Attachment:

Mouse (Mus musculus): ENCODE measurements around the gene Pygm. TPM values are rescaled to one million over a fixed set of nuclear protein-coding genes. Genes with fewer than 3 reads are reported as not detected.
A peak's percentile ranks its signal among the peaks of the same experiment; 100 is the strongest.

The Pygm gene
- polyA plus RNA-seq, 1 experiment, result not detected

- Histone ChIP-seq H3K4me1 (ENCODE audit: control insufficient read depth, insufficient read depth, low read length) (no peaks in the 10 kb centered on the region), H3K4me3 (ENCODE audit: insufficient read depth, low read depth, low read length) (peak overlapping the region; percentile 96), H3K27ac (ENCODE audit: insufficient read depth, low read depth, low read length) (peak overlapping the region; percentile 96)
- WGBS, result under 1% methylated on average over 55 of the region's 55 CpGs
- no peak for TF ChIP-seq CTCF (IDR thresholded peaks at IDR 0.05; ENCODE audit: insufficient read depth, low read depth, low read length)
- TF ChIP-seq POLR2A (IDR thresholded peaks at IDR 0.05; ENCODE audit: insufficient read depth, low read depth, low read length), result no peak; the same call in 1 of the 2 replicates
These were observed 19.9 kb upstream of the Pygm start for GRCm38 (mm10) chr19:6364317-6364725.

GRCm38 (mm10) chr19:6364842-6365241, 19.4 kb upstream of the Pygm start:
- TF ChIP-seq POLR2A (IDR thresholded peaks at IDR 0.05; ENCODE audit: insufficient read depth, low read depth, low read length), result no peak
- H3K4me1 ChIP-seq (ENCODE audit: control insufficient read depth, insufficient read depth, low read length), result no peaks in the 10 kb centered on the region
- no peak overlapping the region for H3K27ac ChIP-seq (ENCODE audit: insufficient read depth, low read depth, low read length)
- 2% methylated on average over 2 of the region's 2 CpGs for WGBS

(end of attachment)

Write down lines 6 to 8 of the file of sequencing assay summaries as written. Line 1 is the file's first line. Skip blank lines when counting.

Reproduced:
- WGBS, result under 1% methylated on average over 55 of the region's 55 CpGs
- no peak for TF ChIP-seq CTCF (IDR thresholded peaks at IDR 0.05; ENCODE audit: insufficient read depth, low read depth, low read length)
- TF ChIP-seq POLR2A (IDR thresholded peaks at IDR 0.05; ENCODE audit: insufficient read depth, low read depth, low read length), result no peak; the same call in 1 of the 2 replicates